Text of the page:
It's a little hard to Google for greater-than and less-than symbols in assembler math...

If you saw, let's say, 6502 code like...


or Z80 code like...


...would you expect that we're loading the low byte or the high byte of SOME_LABEL? Is there a consensus among 8-bit assemblers on the convention for which way round the < and > are, or is it pretty unpredictable?

  • 8
    Maybe worth mentioning that I don't know of any Z80 assembler that would handle the "</>" notation. That's sort of 6502-specific
    – tofro
    Aug 16, 2023 at 12:27
  • 1
    on Z80 asez80 assembler by Alan R. Baldwin seems to handle those too shop-pdp.net/pub/asxxxx/av5p10.zip Aug 16, 2023 at 19:10
  • 1
    github.com/hackbar/galaga makes an extensive use of those Aug 16, 2023 at 19:55
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    @Jean-FrançoisFabre This assembler seems to apply most of the 6502 grammar to Z80 - It also uses "#" for immediates, which is very uncommon on Z80
    – tofro
    Aug 17, 2023 at 6:30
  • 1
    agreed. I had to adapt some Z80 parsing code just for this source. Normally the fact that it isn't parenthesized should be enough Aug 17, 2023 at 8:42

3 Answers 3



...would you expect that we're loading the low byte or the high byte of SOME_LABEL?

  • > is rather universal for the high byte while
  • < selects the low byte.

Rather easy to remember when assuming that writing is left to right as well as most 8 bit micros being little endian.

  • < thus points to the left, to the beginning, to the lowbyte, while
  • > points to the right, to the later, to the high byte.

The Day Before Today

Then again, as Fadden reminds, Apple's EDASM did use it the other way around as documented on p.196 of the ProDOS Assembler Tools Manual:

enter image description here

So there may have been other assemblers following that notation...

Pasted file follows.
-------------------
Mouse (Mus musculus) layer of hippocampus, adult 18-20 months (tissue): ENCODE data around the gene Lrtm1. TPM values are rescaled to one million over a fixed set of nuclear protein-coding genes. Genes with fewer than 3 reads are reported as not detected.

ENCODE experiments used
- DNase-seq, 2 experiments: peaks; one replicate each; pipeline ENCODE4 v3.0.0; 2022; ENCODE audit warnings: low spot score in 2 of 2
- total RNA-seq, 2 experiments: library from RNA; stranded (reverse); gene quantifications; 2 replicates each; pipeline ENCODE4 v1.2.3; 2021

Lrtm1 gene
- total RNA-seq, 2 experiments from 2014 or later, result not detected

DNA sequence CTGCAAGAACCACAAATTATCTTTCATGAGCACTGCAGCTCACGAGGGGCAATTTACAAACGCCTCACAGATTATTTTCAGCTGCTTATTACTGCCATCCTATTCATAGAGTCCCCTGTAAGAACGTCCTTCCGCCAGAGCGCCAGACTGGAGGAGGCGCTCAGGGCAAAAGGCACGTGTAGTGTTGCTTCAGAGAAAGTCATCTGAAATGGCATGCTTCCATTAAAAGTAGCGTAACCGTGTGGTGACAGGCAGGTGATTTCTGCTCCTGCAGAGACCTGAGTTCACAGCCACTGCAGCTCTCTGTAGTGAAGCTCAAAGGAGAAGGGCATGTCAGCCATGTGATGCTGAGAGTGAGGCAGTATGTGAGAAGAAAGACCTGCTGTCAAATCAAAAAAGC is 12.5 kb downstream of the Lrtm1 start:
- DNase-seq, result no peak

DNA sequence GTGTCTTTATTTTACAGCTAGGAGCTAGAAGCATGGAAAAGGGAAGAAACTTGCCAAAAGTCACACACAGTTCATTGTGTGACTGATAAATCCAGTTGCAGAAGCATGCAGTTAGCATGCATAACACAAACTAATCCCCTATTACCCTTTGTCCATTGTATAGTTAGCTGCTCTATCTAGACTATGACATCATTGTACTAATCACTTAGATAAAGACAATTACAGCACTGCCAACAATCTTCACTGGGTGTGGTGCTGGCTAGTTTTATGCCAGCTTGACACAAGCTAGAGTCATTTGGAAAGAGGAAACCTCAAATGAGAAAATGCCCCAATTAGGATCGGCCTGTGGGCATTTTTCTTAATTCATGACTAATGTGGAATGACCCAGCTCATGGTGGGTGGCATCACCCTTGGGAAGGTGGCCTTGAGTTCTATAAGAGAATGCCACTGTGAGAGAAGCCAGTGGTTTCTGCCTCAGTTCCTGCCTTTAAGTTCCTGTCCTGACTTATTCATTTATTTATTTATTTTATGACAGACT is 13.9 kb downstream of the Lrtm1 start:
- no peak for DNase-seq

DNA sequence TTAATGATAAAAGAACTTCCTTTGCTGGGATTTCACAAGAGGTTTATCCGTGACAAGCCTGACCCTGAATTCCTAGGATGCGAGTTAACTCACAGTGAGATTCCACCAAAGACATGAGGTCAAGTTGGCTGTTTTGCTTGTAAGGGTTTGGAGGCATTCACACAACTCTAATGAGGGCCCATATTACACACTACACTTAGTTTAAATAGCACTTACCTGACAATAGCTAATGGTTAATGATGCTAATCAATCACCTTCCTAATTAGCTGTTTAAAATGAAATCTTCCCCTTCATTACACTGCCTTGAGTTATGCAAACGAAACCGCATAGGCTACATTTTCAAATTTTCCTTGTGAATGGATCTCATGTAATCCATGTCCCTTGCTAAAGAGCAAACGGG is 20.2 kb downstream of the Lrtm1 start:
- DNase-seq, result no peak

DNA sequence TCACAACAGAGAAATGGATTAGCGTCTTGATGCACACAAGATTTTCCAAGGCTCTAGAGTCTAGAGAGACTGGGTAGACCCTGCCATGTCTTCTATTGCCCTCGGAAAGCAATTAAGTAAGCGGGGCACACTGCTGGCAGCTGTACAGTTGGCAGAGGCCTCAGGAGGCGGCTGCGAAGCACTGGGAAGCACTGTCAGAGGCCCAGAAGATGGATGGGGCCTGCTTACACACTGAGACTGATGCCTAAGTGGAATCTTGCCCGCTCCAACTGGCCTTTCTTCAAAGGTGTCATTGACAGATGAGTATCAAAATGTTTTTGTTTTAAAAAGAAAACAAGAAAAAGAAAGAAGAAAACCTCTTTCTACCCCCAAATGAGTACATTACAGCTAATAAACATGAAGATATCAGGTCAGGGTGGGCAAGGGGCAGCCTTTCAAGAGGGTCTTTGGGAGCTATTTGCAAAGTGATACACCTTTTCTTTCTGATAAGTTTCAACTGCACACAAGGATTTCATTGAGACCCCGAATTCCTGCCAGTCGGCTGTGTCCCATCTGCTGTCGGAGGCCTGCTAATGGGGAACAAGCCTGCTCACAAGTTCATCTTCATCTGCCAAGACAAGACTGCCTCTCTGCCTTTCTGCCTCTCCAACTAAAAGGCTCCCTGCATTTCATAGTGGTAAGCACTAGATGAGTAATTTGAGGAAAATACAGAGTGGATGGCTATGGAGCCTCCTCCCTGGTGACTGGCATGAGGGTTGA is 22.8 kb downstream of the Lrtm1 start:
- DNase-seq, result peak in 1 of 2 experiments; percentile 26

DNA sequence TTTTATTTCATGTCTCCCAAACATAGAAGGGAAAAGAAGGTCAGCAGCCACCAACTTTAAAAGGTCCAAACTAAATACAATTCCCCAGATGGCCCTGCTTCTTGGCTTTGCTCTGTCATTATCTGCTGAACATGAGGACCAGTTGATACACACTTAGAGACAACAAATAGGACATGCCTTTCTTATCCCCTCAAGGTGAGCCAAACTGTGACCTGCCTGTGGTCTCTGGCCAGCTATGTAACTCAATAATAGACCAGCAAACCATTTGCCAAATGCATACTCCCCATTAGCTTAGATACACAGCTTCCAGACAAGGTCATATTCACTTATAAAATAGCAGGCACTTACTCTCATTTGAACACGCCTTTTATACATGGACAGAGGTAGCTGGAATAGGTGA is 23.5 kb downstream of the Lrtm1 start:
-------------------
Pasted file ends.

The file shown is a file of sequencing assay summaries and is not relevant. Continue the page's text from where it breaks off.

Exit Strategy

To get away from the ambiguity some assemblers also offer text based operators, like

  • CC65 having .LOBYTE and .HIBYTE
  • BeepASM offering LO(val) and HI(val)

The x80s

For the 8080/Z80 part it might be noteworthy that the original CP/M ASM did not provide an operator to select either byte. And I can't come up with any genuine (*1) 8080/Z80 that does, which makes sense as the 8080 does have basic 16 bit capabilities for address handling. An 8080 can load a 16 bit immediate direct into BC/DE/HL/SP, eliminating the need to load either half in next to all situations.

In turn x80 and x86 Assemblers could use those symbols as brackets for macro parameters or structures.

6500 World View

In contrast the 6502 had to load and store each byte separate, making those operators almost mandatory. 'Almost' as the original MOS Cross Assembler (*2) did not feature either. This gets even more interesting as the whole First Book of KIM, dedicated entirely to assembly (*3), doesn't use it either.

Are we doing something wrong today, when using tons of such expressions? (*4)

Going Down the Rat Hole

The Assembler used for the Apple II monitor ROM did as well not utilize either but simply assumed the low 8 bit of any (16 bit) expression when an 8 bit value was to be inserted as seen in the reference manual on p.171 (*5):

enter image description here

All of that becomes even more strange as Commodore already announced the Resident Assembler in 1977 - which does mention that syntax:

enter image description here

Same goes for the 1978 AIM65 assembler as seen on page 5-20 of the Users Guide:

enter image description here

Those are all assemblers of the 'official' MOS linage - but it becomes curious when looking at the PET Resident Assembler of 1978. Its manual seems to be a modification of the KIM Manual (*6). Except it leaves out the section about Immediate Address Handling. But at the same time it uses those operators in an example on p.18:

enter image description here

Confusing, isn't it?

*1 - That is assemblers made back then and specific for those CPUs. Not any later multi platform/CPU assembler.

*2 - MOS offered an online package on a GE mainframe as tool to get 6502 systems going - after all, how else to bootstrap development :))

*3 - It seems as if several different assemblers have been used - which might not have mattered at all, as users would have typed in the hex codes only :))

*4 - That or simply having more dynamic setup for more complex environments.